The LWF Blog
Fire Safety Engineering for Design – Legislation – Part 5December 2, 2020 11:00 am
LWF’s Fire Safety Engineering blog series is written for Architects, building designers and others in the construction industry to highlight and promote discussion on all topics around fire engineering. In part 4, LWF looked at the development of building and fire safety legislation in the UK including the impact of the Grenfell Tower disaster. In part 5, we look at how and when performance-based building regulations were introduced in England and Wales.
In 1985, the first performance-based Building Regulations were introduced in England and Wales, allowing architects and designers to demonstrate compliance with functional requirements through the use of fire engineering design.
Before 1985, all building and fire safety requirements were prescribed, which limited the way in which a construction project could be approached.
The change was followed in 1997 by the introduction of British Standard DD 240: 1997 Fire Safety Engineering in buildings: Guide to the application of fire safety engineering principles (which was superseded by BS 7974) and the first edition of CIBSE Guide E.
Many other countries also introduced performance-based requirements, with others preferring to retain prescriptive requirements.
Supporting guidance was needed for the effective use of performance requirement-based construction and fire safety. In England and Wales, the Approved Documents were created, along with the Technical Handbooks in Scotland and Technical Booklets in Northern Ireland. In 2009, the Welsh Assembly was granted devolved responsibility for building regulations and so the Approved Documents in Wales are now separate from those issued in England.
All the supporting guidance in the UK demonstrates that alternative ways of demonstrating compliance are acceptable, including the use of fire engineering principles.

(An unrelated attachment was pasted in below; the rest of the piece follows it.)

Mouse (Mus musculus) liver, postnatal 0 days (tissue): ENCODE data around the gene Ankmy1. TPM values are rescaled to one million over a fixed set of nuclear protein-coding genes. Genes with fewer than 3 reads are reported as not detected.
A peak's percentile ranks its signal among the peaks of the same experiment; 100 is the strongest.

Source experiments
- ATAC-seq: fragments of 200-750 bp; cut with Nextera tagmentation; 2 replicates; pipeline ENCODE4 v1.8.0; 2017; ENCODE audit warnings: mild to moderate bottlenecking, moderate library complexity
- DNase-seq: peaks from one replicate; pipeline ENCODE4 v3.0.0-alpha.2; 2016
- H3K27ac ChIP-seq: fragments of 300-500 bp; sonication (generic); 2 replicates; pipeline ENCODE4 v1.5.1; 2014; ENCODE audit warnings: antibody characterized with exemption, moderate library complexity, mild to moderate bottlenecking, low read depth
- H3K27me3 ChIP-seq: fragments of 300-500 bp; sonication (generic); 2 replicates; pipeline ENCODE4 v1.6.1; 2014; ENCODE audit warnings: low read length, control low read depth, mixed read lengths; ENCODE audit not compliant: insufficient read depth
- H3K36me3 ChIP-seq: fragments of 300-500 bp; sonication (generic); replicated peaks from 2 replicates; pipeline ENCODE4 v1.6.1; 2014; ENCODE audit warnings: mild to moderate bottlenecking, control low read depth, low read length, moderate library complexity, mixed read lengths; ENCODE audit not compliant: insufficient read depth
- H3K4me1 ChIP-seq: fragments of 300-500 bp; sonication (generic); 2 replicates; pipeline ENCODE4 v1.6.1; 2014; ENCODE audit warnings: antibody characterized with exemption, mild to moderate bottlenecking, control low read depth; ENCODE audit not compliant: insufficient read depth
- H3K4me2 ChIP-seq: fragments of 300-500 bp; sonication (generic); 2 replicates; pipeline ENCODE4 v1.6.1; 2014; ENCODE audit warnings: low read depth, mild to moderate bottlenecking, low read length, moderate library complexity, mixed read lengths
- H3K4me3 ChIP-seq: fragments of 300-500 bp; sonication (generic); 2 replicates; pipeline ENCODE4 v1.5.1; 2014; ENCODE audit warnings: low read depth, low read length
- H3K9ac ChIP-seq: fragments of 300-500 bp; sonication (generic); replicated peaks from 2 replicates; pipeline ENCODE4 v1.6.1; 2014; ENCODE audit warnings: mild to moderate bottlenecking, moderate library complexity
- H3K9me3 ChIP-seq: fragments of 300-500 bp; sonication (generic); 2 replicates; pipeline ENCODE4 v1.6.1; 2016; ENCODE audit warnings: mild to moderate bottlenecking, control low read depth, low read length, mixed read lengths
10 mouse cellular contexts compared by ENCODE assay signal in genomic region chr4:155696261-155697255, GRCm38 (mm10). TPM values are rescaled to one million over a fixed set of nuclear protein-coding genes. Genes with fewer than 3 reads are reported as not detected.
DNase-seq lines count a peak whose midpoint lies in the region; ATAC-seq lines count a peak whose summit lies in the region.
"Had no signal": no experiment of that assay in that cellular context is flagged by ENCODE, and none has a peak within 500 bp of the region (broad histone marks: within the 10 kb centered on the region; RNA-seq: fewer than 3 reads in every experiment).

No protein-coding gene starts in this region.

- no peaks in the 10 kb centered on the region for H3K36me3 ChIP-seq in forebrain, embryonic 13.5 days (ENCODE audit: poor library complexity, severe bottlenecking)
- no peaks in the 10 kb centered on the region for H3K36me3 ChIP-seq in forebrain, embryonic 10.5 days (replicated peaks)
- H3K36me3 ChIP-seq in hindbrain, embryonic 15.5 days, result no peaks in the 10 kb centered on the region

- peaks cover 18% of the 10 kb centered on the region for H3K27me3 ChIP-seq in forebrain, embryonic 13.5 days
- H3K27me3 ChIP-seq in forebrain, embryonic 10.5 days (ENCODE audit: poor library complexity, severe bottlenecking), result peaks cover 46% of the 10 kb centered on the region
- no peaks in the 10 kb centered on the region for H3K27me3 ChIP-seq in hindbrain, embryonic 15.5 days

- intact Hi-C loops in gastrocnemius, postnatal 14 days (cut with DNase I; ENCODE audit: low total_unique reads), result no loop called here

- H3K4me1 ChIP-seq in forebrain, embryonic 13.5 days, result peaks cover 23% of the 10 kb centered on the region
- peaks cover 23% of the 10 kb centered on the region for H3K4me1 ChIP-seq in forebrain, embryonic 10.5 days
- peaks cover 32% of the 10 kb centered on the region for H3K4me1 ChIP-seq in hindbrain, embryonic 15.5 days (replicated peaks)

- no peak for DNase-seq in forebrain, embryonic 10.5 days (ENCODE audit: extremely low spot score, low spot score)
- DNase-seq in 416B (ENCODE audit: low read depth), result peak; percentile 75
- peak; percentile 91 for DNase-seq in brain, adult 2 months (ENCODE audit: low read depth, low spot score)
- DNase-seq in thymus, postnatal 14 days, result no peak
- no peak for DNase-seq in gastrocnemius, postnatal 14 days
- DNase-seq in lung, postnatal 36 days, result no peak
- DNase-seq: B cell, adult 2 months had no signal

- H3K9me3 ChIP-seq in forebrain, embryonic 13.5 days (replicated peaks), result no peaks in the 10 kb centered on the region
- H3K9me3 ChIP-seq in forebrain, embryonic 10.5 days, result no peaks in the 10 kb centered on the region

In 2008, BS 9999 Code of practice for fire safety in the design, management and use of buildings was published (Currently, BS 9999:2017). BS 9999 is not a guide to fire engineering principles, but sits between general prescriptive guidance – such as the Approved Documents and Technical Handbooks – and performance-based fire engineering guides, such as CIBSE Guide E and BS 7974.
A fire safety designer in the UK effectively has three ways of approaching a project in terms of fire safety design:
i) A generic or simplified approach through the Approved Documents and Technical Handbooks
ii) An advanced approach through BS 9999
iii) A performance-based engineering approach
This series of blogs will concentrate in the main on the third approach, that of performance-based fire engineering solutions.
In part 6 of LWF’s series on fire engineering will look at the role of a fire engineer in terms of their competency and responsibilities. In the meantime, if you have any questions about this blog, or wish to discuss your own project with one of our fire engineers, please contact us.
Lawrence Webster Forrest has been working with their clients for over 25 years to produce innovative and exciting building projects. If you would like further information on how LWF and fire strategies could assist you, please contact the LWF office on 0800 410 1130.
While care has been taken to ensure that information contained in LWF’s publications is true and correct at the time of publication, changes in circumstances after the time of publication may impact on the accuracy of this information